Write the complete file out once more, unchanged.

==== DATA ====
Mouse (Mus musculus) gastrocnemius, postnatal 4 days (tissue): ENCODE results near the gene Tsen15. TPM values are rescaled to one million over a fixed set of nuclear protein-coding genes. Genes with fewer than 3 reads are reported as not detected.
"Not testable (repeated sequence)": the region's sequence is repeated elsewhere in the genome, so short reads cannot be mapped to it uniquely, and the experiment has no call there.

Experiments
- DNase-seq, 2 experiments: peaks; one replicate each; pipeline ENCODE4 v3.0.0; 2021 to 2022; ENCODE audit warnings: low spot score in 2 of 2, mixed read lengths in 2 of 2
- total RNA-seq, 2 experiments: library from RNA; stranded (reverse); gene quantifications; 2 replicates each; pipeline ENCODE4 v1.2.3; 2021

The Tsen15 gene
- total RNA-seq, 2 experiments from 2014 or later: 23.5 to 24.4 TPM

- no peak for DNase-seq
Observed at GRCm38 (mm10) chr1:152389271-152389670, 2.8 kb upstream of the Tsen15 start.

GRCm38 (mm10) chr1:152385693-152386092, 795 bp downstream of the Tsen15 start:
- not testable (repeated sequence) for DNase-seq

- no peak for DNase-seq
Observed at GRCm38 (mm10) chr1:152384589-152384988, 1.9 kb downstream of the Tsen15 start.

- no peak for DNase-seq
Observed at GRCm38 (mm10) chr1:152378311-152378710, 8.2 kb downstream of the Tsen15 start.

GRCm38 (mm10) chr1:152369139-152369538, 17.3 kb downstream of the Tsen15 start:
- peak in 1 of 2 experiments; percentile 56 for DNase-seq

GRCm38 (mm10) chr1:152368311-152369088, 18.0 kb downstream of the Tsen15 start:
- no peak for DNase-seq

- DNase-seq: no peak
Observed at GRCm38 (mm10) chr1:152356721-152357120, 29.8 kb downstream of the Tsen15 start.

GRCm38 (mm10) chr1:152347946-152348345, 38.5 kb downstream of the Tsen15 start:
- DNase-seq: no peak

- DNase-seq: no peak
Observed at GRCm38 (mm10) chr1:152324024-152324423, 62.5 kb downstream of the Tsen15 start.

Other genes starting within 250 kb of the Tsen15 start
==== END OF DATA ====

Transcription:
Mouse (Mus musculus) gastrocnemius, postnatal 4 days (tissue): ENCODE results near the gene Tsen15. TPM values are rescaled to one million over a fixed set of nuclear protein-coding genes. Genes with fewer than 3 reads are reported as not detected.
"Not testable (repeated sequence)": the region's sequence is repeated elsewhere in the genome, so short reads cannot be mapped to it uniquely, and the experiment has no call there.

Experiments
- DNase-seq, 2 experiments: peaks; one replicate each; pipeline ENCODE4 v3.0.0; 2021 to 2022; ENCODE audit warnings: low spot score in 2 of 2, mixed read lengths in 2 of 2
- total RNA-seq, 2 experiments: library from RNA; stranded (reverse); gene quantifications; 2 replicates each; pipeline ENCODE4 v1.2.3; 2021

The Tsen15 gene
- total RNA-seq, 2 experiments from 2014 or later: 23.5 to 24.4 TPM

- no peak for DNase-seq
Observed at GRCm38 (mm10) chr1:152389271-152389670, 2.8 kb upstream of the Tsen15 start.

GRCm38 (mm10) chr1:152385693-152386092, 795 bp downstream of the Tsen15 start:
- not testable (repeated sequence) for DNase-seq

- no peak for DNase-seq
Observed at GRCm38 (mm10) chr1:152384589-152384988, 1.9 kb downstream of the Tsen15 start.

- no peak for DNase-seq
Observed at GRCm38 (mm10) chr1:152378311-152378710, 8.2 kb downstream of the Tsen15 start.

GRCm38 (mm10) chr1:152369139-152369538, 17.3 kb downstream of the Tsen15 start:
- peak in 1 of 2 experiments; percentile 56 for DNase-seq

GRCm38 (mm10) chr1:152368311-152369088, 18.0 kb downstream of the Tsen15 start:
- no peak for DNase-seq

- DNase-seq: no peak
Observed at GRCm38 (mm10) chr1:152356721-152357120, 29.8 kb downstream of the Tsen15 start.

GRCm38 (mm10) chr1:152347946-152348345, 38.5 kb downstream of the Tsen15 start:
- DNase-seq: no peak

- DNase-seq: no peak
Observed at GRCm38 (mm10) chr1:152324024-152324423, 62.5 kb downstream of the Tsen15 start.

Other genes starting within 250 kb of the Tsen15 start